September 19, 2017

Chapter 7 Series | Part Three: Means Test

STEP TWO: If your current monthly income is greater than the median income for your state and household size, there is, in technical terms, a “presumption of abuse.” In order to rebut the presumption, or in other terms, to pass the means test by using the second step, the means test’s second section allows you to subtract from your current monthly income certain allowable and deductible expenses. These allowed deductions include, but are not limited to, expenses for living (mortgages and property taxes), transportation (car loans and car taxes), health insurance and charitable donations. After the calculations are performed, and the allowed deductions are taken, and if you then have no disposable monthly income available, you will than have passed the Means Test (with no presumption of abuse) and may file a Chapter 7 Bankruptcy. If, on the other hand, you do have remaining disposable income, you may consider a Chapter 13 Bankruptcy or Bankruptcy alternatives.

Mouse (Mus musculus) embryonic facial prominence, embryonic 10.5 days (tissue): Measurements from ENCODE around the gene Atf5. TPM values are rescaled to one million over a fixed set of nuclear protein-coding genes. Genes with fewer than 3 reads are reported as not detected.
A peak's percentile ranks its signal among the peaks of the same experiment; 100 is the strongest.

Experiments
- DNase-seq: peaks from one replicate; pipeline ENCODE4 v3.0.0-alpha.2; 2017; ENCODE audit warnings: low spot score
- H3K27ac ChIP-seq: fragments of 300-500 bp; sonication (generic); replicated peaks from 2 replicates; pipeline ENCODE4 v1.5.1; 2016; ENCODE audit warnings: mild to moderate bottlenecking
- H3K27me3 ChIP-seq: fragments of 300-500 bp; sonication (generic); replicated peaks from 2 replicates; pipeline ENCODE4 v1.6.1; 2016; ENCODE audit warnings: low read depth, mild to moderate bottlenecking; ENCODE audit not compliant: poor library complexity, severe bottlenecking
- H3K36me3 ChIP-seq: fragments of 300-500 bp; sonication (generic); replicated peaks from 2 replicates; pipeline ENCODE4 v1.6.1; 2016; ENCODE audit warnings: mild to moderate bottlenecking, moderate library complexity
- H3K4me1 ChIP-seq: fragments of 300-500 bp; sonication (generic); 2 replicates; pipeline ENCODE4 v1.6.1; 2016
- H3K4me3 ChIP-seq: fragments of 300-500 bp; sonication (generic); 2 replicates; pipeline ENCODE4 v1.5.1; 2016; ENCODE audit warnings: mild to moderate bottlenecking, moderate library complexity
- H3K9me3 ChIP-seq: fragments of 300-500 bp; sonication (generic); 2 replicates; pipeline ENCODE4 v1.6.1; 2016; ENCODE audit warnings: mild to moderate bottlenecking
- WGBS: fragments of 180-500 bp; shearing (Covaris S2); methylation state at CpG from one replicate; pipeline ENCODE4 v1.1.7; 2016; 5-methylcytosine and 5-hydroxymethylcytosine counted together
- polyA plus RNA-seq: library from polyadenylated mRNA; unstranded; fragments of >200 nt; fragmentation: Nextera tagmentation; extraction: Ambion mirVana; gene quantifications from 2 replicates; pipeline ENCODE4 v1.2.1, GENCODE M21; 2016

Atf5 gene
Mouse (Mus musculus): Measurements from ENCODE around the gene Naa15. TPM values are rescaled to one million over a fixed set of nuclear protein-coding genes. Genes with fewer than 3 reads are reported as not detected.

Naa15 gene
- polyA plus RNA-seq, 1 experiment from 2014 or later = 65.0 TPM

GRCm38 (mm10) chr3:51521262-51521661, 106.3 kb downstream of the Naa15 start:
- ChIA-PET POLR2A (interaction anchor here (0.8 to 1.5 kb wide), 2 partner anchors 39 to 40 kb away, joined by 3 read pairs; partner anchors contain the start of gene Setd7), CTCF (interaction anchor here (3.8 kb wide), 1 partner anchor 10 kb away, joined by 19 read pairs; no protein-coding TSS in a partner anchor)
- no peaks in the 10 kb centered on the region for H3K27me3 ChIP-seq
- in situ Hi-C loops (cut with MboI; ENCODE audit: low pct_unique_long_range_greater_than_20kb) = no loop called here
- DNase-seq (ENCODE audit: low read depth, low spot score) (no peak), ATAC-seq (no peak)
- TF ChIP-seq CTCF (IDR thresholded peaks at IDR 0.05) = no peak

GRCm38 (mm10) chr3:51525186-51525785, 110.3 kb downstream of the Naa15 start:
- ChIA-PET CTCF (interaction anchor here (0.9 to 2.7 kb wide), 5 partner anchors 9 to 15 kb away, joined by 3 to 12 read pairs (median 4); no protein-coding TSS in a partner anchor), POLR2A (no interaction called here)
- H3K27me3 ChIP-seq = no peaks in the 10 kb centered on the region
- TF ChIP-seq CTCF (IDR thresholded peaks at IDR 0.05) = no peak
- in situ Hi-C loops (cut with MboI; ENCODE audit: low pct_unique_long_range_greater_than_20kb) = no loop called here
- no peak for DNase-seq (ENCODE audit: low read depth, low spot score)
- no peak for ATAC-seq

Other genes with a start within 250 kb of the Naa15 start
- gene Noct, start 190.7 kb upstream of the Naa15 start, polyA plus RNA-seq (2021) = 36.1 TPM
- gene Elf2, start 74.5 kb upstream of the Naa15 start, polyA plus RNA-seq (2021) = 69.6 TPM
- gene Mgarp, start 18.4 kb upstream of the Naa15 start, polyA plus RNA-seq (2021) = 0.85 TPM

The discussion above is an overview of the Means Test in basic terms and is in no way intended as a specific analysis of your personal financial circumstances.

For an analysis of your own financial circumstances, please contact Attorney Theresa DeGray at 203-713-8877 to schedule your free consultation.

This firm is a debt relief agency. We help people file for bankruptcy relief amongst other things, under the Bankruptcy Code.